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FAFSA Completion

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Sign up for an appointment to complete your FAFSA on November 12th!

October is National Bullying Prevention Month – Activities

Throughout the month of October, all learners will engage in classroom lessons that promote strategies to address and overcome bullying.  Learners will also be invited to participate in three contests:

  1. Enter a poster contest (Week of October 8th-12th) – Due Date:  October 12th
  2. Enter a poetry contest (Week of October 15th-19th) – Due Date:  October 19th
  3. Enter a video contest (Week of October 22nd-26th) – Due Date:  October 26th

$25.00 gift cards will be given to the winners. The gift cards can be for American Eagle, Justice, Dairy Queen, or other businesses of interest.

On Wednesday, October 24th, all learners are encouraged to wear orange in honor of Unity Day.  An aerial photograph will be taken of participants.

5 Tips to Customizing Your Math Classroom

5 Tips to Help You Customize Your Math Class

By: John Miller
Standing Stone Elementary

Until a few months ago, if you would have spoken to me about MCL I would have thought you were talking about the medial collateral ligament. After I attended the SAS Institute on personalized learning, however, I came away with a better understanding of what mass customized learning or personalized learning should look like. The problem was, I didn’t have any concrete examples that I could use as a model. So when  I came back to Standing Stone I figured I would try to implement a more customized style to my math class. Although the process takes time, and I am still working to find the best approaches to put my students in the center of their learning, I am enjoying the journey. If you are wondering where to start on the road to a more customized approach, let me offer you 5 tips on how to customize your math class.

1.) Lay a foundation:

You are going to need to change the mindset of your students. Many of them believe that it is your responsibility to make them learn. In a customized classroom, the onus of learning is bestowed upon the student. They need to become a learner and take responsibility. This ownership of learning is one of parts that has sold me on customization. I have more time to facilitate and meet with students than I ever have. Another change you will need to prepare for is testing.  I no longer schedule tests. Students tell me when they are ready to test. Our class talks about what it means to be “test ready”. Do they think they have mastered the material they set out to learn? If the answer is no, why test?  

2.) Organize – Make a checklist:

You probably have a series for your math and if you don’t there are plenty of resources out there on the internet. To keep some semblance of order, I decided I would make a checklist of all the work that students would need to complete to master a skill. You can come up with your checklist by standard or by chapter in your series. Each of my checklists starts with the standard and essential question, a video (our series has interactive ones), work on the skill, and finishes with some type of assessment. The assessment piece is key so that I can track the progress. Luckily, our series has a short online assessment component that gives me instantaneous feedback. I place everything on Google classroom. This way I can reuse it and the students have an easy place to access materials.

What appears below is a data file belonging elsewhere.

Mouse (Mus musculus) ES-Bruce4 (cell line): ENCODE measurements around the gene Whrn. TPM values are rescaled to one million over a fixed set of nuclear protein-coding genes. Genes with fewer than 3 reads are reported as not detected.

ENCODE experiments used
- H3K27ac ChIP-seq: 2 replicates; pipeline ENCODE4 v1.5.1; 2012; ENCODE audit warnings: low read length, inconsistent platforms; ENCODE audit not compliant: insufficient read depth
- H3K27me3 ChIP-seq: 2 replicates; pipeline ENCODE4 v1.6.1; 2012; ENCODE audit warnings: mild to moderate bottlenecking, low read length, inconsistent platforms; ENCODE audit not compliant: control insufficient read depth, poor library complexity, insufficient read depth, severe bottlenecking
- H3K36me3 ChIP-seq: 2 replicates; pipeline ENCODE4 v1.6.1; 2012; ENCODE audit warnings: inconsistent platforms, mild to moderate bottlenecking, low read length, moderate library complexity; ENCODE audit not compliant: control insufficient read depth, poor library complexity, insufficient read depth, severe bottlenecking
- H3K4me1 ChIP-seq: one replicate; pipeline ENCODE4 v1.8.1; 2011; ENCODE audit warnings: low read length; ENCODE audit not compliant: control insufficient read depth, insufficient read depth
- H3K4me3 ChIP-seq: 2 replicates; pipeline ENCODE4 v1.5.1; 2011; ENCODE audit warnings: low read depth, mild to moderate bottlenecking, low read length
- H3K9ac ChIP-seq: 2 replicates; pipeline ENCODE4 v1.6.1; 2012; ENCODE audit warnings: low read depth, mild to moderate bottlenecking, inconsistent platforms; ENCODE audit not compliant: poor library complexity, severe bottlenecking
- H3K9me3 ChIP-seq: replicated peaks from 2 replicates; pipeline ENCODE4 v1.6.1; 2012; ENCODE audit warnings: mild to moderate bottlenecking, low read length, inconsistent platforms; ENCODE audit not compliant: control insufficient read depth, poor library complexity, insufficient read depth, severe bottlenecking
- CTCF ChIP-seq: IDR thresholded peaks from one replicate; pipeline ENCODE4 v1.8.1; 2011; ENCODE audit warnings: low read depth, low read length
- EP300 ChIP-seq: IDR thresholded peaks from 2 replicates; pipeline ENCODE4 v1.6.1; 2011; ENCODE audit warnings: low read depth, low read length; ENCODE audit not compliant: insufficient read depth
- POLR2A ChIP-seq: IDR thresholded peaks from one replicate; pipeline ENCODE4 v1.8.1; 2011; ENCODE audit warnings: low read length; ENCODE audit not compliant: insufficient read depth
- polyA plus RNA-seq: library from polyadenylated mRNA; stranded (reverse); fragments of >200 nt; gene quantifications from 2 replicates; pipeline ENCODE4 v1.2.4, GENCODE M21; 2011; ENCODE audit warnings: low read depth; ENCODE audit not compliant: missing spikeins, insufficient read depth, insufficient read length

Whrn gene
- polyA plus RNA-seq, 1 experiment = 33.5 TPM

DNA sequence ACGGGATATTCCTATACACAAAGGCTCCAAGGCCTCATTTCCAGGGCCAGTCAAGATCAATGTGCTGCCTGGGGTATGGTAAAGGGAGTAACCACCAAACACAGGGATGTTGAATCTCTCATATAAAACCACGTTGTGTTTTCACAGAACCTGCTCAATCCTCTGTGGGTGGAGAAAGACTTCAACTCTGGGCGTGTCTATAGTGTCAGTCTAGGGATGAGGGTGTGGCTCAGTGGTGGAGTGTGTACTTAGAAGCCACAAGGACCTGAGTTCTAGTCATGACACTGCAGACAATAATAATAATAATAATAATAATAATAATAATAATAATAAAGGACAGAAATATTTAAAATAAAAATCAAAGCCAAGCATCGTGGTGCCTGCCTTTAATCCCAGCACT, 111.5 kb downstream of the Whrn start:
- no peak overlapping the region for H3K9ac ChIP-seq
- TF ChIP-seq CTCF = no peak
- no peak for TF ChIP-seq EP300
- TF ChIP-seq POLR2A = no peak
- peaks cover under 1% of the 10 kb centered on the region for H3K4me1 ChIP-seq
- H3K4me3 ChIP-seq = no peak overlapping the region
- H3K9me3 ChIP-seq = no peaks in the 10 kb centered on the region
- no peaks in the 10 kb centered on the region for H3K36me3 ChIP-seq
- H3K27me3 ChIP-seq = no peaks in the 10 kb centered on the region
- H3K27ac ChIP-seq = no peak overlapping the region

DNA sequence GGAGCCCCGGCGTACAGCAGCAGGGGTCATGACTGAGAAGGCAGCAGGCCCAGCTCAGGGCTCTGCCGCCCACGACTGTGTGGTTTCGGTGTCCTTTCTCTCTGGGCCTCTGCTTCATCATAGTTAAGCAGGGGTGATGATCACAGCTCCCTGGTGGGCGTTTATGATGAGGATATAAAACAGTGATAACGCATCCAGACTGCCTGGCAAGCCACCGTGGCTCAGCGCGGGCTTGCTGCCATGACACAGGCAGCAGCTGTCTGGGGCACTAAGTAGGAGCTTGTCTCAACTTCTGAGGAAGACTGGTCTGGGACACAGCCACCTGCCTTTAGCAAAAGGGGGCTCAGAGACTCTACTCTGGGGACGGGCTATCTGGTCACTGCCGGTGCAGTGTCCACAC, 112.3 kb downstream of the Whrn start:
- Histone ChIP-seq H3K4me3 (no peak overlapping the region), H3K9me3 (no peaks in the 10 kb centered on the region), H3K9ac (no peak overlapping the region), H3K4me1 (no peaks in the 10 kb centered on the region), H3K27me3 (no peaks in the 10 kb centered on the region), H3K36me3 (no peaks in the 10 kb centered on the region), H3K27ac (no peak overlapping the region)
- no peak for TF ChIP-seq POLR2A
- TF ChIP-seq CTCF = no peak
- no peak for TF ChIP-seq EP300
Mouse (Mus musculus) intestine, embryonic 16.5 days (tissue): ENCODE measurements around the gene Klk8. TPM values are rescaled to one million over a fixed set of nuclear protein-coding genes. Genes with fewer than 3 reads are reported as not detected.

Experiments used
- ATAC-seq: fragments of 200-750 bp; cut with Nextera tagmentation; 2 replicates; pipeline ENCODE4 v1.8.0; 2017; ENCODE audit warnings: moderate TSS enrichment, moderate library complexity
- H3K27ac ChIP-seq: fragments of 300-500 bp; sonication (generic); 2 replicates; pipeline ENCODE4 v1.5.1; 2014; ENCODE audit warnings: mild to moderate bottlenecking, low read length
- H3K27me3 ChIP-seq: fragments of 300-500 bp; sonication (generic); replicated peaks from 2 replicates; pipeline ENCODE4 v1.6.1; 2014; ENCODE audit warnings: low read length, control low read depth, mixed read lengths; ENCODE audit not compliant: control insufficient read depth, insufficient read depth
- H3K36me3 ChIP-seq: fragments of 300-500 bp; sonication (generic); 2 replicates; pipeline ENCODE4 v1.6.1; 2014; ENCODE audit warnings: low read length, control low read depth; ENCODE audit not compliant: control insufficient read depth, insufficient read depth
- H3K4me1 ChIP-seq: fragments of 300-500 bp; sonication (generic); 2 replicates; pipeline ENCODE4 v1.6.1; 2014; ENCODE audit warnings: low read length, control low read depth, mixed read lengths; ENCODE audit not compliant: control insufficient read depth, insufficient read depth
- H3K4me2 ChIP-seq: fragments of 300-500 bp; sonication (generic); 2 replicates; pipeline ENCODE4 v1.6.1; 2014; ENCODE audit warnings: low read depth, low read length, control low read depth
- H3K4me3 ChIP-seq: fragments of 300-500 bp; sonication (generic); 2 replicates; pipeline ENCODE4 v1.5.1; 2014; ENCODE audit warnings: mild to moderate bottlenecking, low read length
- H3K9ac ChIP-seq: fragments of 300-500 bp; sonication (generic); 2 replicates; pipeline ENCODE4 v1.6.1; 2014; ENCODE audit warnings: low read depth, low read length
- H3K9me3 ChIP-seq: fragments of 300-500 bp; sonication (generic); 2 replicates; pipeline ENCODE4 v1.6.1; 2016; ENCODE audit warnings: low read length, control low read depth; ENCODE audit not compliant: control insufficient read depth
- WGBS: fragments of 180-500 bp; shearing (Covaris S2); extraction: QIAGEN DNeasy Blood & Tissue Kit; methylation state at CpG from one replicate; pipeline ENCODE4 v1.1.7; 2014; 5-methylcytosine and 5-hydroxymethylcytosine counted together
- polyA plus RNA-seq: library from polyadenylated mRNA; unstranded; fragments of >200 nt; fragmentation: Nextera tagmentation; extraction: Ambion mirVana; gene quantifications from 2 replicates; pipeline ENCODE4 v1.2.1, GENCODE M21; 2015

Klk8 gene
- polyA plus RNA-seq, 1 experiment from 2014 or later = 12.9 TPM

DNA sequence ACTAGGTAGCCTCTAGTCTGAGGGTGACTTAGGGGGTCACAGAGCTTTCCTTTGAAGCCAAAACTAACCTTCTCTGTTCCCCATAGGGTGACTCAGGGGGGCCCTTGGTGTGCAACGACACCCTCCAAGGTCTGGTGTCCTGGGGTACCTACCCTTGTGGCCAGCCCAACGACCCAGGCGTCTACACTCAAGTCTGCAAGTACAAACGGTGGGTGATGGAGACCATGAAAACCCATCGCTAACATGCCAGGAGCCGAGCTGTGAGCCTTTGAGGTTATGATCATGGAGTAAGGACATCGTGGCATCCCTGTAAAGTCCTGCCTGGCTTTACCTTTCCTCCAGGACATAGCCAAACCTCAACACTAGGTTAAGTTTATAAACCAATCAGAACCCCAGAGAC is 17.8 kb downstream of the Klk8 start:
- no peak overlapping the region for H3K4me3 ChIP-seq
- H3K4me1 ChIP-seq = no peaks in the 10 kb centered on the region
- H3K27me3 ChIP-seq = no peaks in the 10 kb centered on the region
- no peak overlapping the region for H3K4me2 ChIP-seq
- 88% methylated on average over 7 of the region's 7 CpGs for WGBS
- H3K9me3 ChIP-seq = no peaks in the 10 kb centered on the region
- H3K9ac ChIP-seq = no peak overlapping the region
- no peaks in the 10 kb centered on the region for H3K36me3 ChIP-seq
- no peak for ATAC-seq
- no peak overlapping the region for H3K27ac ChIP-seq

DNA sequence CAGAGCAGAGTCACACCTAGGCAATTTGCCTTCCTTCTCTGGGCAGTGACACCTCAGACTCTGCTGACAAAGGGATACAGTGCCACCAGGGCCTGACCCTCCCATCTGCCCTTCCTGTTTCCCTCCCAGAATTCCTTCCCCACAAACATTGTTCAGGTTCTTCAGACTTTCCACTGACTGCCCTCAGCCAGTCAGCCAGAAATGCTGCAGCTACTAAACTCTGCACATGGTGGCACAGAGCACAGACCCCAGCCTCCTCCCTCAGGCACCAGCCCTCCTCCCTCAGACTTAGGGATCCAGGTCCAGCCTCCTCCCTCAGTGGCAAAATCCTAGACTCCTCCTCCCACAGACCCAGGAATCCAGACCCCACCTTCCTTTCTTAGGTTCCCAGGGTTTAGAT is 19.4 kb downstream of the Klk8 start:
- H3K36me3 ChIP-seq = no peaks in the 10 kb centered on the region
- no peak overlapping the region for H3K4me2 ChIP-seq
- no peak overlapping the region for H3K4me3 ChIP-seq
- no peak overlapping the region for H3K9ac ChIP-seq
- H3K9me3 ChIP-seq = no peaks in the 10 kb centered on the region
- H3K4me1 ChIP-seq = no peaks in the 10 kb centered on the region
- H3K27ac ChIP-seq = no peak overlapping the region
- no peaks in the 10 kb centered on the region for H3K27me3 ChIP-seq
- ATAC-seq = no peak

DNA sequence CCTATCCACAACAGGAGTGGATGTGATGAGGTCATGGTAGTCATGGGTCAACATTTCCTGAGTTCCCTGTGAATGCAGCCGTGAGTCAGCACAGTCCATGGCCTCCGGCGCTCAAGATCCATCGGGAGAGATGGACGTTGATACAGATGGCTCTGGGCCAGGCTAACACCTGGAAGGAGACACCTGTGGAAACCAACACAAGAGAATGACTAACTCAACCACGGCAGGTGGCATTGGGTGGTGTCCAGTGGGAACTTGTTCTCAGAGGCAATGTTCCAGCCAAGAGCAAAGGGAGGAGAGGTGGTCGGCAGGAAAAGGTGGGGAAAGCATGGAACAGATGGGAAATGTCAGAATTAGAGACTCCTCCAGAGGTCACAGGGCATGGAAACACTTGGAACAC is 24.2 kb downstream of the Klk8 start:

3.)  Be flexible:

You may find that some of the changes you make require you to be a little more flexible.  For example, each class period I let my teacher’s manual out for students to self check their work. This took some discussion with my students and a lot of flexibility on my part. Never in a million years did I think I would let the answers out for my students to look at, but it works as long as the students understand that getting the correct answer isn’t the goal, it is mastering the skill. Being more flexible about students moving about the room and the noise they make as they collaborate is something you will find takes some time to get accustomed to. Change is difficult, but you will find that is it probably more difficult for you than for the learners in your room.   

4.) Space your room:

This is one area where I need to improve. I didn’t really think of how my room was set up before I began. If you are going to have a customized classroom, you are going to need to customize and use your space efficiently. Do you have room for students to work collaboratively? Do you have space where students can work independently? Do you have all of your materials easily accessible? Do you have all of your manipulatives easily accessible? Most of these were a “no” for me. I had the materials available for the lesson I was working on. With students working at their own pace, I need to have more of my materials readily available. Also, testing still causes me a bit of a problem. Most students do not want to be in the classroom while they test because of the noise. I don’t blame them.  So finding enough space for them to test in a place that doesn’t have any distraction has been a problem for me. These are areas that I will continue to work on in the coming year.  

5.) Use your colleagues:

This is a no brainer. You know that you have a colleague that will think of something that you did not. Use them. When I started this process I spoke with my 5th grade team, our technology coach, our instructional coach, and anyone else that I could bounce an idea off of. I learned how to use Google classroom which I had never used. My colleague came up with the idea of posing questions that required mathematical reasoning online so that my students had to show their mathematical reasoning ability. Without help, I would have failed.  With my colleague’s help, I will continue to improve.  

I must admit that I was skeptical about this process when I started and I know that I don’t have it all figured out. However,  when I see how engaged my students are, how much they have accomplished, and the data I am getting back, then I know I am moving in the right direction. I hope these tips help you to do so as well.